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Stanford issues habitat conservation plan

The University plan protects the California tiger salamander, steelhead, California red-legged frog, Western pond turtle and San Francisco garter snake.

L.A. Cicero California tiger salamander

Stanford's habitat conservation plan would create a 315-acre California tiger salamander reserve in the lower foothills.

Stanford University, in partnership with the U.S. Fish and Wildlife Service (USFWS) and the National Oceanic and Atmospheric Administration (NOAA) Fisheries Service, has developed a habitat conservation plan for Stanford lands. On April 16, the federal agencies completed their notice of publication of Stanford's proposal in the Federal Register.

Publication of the proposal in the Federal Register is the first step toward approval of a plan Stanford believes will lead to better protection of threatened species on campus.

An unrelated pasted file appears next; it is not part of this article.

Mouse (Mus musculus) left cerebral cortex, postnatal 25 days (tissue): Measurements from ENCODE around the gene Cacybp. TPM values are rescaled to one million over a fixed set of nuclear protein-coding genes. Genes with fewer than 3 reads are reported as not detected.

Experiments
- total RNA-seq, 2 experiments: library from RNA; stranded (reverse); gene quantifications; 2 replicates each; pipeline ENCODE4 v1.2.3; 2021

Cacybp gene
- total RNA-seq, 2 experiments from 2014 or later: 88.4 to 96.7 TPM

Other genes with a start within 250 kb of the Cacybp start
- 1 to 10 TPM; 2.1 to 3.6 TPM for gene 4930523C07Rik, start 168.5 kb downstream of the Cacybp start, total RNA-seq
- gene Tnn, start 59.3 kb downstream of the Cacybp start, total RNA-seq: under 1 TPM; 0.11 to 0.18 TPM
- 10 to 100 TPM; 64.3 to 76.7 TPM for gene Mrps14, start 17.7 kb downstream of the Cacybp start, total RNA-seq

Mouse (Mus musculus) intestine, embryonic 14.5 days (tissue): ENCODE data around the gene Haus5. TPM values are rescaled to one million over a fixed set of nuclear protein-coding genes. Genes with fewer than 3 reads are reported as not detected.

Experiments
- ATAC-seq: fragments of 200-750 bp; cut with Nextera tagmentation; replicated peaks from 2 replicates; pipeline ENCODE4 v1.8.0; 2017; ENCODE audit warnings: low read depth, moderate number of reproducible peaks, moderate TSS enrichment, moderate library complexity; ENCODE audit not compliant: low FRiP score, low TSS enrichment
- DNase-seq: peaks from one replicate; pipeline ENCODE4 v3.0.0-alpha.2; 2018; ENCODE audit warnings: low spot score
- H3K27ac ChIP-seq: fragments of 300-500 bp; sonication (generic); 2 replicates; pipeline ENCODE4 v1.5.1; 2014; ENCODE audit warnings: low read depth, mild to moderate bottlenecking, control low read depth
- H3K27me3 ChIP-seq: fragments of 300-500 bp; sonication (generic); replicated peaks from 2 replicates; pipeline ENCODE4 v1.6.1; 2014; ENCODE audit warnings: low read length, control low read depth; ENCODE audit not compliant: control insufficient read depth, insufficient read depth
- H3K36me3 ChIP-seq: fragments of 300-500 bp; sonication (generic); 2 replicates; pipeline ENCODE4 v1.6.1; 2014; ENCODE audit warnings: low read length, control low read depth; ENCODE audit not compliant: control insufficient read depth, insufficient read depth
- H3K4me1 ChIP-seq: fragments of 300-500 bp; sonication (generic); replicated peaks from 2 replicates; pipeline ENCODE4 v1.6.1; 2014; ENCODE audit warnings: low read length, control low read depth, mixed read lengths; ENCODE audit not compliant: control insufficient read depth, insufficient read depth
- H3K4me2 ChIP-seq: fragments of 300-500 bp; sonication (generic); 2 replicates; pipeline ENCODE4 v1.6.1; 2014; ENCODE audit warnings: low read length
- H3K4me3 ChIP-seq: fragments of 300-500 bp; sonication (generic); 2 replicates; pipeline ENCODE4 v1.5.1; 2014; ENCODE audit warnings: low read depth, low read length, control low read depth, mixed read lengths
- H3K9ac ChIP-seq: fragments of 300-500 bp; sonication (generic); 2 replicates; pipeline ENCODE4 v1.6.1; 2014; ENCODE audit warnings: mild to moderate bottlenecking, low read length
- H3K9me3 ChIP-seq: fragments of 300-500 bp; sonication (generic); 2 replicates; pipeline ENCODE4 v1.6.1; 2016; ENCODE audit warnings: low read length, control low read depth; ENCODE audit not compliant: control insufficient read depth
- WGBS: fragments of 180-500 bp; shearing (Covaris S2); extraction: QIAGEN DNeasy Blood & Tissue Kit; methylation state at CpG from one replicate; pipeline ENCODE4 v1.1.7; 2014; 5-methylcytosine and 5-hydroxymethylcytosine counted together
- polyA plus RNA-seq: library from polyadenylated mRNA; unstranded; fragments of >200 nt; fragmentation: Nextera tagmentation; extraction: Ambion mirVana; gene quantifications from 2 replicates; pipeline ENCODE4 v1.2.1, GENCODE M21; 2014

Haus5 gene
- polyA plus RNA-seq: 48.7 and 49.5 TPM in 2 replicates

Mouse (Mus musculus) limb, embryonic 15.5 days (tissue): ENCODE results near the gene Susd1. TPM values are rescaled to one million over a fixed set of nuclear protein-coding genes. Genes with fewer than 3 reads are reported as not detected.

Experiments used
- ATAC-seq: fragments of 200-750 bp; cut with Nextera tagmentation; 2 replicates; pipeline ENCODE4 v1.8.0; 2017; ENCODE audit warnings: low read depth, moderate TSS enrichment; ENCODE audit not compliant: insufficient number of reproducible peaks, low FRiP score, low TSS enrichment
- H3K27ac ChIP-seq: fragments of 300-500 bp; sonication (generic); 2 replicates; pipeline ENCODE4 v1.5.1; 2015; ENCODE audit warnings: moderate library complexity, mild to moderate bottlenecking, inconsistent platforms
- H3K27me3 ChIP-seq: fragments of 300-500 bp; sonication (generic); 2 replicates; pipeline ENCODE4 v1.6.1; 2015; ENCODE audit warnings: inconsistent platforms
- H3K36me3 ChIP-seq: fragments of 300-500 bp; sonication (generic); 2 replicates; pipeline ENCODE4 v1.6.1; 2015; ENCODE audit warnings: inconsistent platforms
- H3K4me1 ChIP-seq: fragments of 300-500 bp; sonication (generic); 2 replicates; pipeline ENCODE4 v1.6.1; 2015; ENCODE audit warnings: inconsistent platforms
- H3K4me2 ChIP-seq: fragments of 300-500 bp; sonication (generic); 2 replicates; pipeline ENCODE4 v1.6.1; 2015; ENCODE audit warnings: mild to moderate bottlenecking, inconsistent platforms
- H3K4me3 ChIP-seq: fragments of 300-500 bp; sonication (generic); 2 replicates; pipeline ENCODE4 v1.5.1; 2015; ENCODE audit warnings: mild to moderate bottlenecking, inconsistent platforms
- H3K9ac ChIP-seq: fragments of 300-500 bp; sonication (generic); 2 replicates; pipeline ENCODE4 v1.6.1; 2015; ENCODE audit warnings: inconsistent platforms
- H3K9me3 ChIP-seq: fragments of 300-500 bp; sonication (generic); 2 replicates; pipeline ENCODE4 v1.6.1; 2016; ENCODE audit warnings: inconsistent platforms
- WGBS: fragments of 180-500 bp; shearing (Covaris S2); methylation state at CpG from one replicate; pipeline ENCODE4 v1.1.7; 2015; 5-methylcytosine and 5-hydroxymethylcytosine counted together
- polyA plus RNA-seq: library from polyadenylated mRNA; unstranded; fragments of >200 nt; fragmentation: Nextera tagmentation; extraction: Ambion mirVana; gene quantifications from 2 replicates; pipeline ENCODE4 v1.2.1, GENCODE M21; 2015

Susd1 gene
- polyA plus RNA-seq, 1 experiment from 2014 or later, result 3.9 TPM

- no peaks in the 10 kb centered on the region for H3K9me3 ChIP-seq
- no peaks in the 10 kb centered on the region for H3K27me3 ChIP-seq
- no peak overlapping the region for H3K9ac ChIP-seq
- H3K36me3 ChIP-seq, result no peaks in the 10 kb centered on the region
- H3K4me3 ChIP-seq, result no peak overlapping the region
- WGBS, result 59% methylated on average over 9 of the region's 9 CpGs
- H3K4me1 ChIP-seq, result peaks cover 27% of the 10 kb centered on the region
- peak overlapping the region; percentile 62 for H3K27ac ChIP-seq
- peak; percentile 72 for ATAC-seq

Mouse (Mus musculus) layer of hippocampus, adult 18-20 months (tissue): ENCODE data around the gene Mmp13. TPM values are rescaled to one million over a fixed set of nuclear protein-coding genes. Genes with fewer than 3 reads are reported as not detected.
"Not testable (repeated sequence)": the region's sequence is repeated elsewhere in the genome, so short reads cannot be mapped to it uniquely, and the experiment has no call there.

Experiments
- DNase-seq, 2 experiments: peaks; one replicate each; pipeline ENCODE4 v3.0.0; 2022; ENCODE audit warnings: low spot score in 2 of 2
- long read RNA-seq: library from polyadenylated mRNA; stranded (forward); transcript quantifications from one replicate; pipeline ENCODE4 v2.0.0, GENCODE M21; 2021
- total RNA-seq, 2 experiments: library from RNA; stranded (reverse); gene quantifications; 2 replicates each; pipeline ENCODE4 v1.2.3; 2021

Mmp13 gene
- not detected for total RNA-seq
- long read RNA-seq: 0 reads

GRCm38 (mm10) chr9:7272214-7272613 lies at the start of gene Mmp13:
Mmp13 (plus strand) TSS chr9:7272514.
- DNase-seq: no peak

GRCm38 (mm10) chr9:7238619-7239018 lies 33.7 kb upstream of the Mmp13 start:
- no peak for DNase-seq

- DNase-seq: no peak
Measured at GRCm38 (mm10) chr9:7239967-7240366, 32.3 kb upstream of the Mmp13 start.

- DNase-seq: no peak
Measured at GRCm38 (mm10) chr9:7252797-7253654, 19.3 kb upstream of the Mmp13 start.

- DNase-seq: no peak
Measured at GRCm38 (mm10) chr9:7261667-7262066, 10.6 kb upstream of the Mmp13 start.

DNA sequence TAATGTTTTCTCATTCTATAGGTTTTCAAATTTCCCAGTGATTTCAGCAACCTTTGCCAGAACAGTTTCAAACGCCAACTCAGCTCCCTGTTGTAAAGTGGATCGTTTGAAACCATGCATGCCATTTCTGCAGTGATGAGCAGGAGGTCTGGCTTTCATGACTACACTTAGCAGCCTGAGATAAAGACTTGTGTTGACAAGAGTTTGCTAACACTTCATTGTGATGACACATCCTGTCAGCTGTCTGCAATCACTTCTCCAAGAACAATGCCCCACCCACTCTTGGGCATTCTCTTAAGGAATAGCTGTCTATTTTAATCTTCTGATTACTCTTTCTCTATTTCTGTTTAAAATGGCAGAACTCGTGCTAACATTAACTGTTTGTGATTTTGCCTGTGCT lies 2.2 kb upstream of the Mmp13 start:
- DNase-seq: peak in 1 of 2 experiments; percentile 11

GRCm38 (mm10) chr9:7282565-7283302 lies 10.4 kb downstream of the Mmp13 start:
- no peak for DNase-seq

The official public comment meeting sponsored by the USFWS and the NOAA Fisheries Service will be held by those agencies at 7 p.m. Tuesday, May 25, in the Oak West Lounge of Stanford’s Tresidder Union, 459 Lagunita Drive. Comments made at this meeting or during the 90-day public comment period must be provided to the agencies in writing. The public comment period runs until July 15.

In addition, Stanford will host two informational meetings:

  • Thursday, May 6, from 7 to 8:30 p.m. at the Town of Portola Valley Town Center, Buckeye Room, 765 Portola Road, Portola Valley
  •  Thursday, May 13, from 6:30 to 8 p.m. at the Palo Alto Art Center Meeting Room, 1313 Newell Road, Palo Alto

Habitat conservation plans, made possible by the U.S. Endangered Species Act, allow landholders to create comprehensive, long-term conservation plans, rather than rely on short-term, limited mitigations for specific projects that might affect threatened or endangered species. 

The species of concern to Stanford include the California tiger salamander, steelhead, the California red-legged frog, the Western pond turtle and the San Francisco garter snake.

"Stanford's proposed plan will allow us to protect threatened species well in advance of any possible impacts from the university's ongoing operations," said Catherine Palter, associate director of Land Use and Environmental Planning and project manager for the habitat conservation plan (HCP). The plan, if approved, would cover a 50-year period.